Perovskite quantum dots can be mixed with liquids to form a dispersion, which makes them easy to process. Moreover, their special optical properties make them shine more brightly than many other quantum dots. They can also be produced more cheaply, which makes them interesting for applications in displays, for instance. On top of all this, the newly developed phospholipid molecules create a protective layer around the perovskite nanocrystal and make it possible to disperse it in non-aqueous solutions. They also ensure that the quantum dot emits photons more continuously.
Swiss additive manufacturing startup Scrona and Avantama, developer and manufacturer of high-tech materials for electronics, have jointly announced that they have successfully processed high-performance perovskite quantum dot (QD) ink using Scrona's electrohydrodynamic (EHD) inkjet printing.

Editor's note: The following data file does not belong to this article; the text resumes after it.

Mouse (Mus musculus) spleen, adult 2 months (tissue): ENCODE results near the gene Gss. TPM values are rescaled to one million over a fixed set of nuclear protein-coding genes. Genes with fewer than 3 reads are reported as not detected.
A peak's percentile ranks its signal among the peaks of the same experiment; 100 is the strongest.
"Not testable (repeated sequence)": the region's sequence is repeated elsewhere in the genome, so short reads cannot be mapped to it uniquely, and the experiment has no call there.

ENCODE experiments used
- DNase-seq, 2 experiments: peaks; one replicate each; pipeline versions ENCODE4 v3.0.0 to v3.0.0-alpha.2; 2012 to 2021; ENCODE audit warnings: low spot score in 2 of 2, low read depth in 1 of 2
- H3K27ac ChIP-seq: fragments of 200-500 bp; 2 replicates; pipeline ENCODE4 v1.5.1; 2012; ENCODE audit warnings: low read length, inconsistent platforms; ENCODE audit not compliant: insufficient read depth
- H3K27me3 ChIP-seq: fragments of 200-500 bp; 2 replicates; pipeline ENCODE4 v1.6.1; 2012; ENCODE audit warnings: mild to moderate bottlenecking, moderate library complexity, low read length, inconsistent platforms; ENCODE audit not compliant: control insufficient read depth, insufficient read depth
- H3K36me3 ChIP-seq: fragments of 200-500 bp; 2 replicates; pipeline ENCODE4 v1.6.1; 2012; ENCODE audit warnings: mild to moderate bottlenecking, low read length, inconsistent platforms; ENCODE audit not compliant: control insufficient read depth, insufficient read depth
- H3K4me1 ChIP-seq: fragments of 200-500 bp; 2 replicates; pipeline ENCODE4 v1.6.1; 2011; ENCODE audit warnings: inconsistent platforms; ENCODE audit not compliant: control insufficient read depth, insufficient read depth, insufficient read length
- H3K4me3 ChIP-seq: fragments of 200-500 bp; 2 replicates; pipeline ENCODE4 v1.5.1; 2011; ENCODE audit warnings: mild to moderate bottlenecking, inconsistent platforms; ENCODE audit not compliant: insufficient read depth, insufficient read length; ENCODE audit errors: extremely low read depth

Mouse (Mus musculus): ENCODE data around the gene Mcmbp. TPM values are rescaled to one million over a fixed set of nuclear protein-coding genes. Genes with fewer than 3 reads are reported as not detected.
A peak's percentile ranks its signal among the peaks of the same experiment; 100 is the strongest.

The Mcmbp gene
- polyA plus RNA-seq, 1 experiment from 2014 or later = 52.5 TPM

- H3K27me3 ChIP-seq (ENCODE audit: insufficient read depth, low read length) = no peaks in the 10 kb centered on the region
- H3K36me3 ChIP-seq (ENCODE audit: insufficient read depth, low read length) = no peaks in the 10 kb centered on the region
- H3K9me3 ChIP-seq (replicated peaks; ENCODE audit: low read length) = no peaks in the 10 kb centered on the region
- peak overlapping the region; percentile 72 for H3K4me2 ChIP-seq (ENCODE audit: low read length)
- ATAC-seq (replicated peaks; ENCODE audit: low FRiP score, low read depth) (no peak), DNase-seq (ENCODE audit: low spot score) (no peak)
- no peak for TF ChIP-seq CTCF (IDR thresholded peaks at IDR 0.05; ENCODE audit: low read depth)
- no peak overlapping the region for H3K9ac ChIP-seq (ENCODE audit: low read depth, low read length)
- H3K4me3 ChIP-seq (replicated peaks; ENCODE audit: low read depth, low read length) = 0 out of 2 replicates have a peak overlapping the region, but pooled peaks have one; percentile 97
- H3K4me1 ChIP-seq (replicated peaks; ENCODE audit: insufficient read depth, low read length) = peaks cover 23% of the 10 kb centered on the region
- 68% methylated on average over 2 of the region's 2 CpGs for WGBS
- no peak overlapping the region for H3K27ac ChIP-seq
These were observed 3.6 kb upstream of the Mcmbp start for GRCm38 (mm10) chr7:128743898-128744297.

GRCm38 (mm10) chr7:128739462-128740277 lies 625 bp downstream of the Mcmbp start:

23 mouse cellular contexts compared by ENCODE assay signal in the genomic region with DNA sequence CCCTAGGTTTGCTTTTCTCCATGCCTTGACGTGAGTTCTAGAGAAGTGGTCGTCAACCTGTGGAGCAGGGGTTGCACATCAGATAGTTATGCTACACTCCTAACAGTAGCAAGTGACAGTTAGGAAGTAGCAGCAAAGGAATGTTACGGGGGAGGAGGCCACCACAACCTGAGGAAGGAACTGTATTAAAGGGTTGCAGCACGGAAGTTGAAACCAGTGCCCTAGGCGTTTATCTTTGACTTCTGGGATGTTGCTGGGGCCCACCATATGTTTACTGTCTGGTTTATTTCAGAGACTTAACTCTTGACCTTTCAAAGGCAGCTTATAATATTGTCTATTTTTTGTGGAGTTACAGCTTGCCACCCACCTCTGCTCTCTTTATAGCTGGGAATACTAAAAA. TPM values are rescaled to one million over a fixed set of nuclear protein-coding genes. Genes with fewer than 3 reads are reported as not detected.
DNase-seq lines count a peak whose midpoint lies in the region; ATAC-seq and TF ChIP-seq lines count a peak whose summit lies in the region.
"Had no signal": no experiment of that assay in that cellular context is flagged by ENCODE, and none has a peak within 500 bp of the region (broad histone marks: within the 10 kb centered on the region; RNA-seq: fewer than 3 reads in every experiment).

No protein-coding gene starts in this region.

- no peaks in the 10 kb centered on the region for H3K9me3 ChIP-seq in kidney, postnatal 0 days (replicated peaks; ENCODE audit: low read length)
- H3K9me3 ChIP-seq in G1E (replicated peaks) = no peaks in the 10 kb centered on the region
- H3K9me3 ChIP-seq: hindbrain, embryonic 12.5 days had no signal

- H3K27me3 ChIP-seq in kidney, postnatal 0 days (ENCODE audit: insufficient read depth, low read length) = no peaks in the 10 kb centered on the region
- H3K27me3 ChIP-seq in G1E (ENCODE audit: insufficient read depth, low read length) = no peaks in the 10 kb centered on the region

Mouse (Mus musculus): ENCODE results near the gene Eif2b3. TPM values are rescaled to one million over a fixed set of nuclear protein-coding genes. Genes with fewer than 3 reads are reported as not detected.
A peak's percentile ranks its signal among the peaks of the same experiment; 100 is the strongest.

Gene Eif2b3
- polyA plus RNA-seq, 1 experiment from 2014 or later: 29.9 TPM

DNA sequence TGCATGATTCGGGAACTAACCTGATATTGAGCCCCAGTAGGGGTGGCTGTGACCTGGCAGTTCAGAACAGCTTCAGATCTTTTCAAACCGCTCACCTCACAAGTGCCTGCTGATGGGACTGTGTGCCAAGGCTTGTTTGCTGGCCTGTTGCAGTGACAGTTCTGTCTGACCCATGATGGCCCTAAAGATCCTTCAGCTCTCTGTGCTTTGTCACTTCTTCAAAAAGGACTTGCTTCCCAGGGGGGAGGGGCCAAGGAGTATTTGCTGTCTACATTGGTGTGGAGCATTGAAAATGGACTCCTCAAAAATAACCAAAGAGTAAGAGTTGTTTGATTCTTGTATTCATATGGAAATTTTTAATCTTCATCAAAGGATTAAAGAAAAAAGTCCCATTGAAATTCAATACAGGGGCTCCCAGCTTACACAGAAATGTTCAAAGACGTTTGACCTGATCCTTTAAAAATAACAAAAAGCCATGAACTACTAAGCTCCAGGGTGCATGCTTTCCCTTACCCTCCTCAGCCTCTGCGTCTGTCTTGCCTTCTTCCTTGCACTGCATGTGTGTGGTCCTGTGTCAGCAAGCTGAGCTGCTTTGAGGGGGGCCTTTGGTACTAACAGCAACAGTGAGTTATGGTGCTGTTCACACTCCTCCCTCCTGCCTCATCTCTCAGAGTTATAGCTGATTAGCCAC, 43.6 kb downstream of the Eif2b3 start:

This collaboration combines the benefits of the inkjet process with high-patterning resolution to drive a new generation of efficient and cost effective MicroLED displays, while also increasing color purity and brightness, and improving overall pixel production tact time.
Researchers at Pusan National University and the University of Oxford have made an advanced in the field of perovskite nanosheets as promising new laser materials. The team overcame the inherent limitations of CsPbBr quantum dots using perovskite nanosheets, which provide enhanced light amplification abilities.
The researchers introduced an innovative waveguide pattern, which increased the gain and thermal stability of the perovskite nanosheets. This pattern improved the optical confinement and heat dissipation, offering a solution to the limitations previously faced with quantum dots. The research team also pioneered a new ‘gain analysis’ method known as the ‘gain contour’. This novel technique provides a more in-depth understanding of gain saturation across various spectrum energies and optical stripe lengths.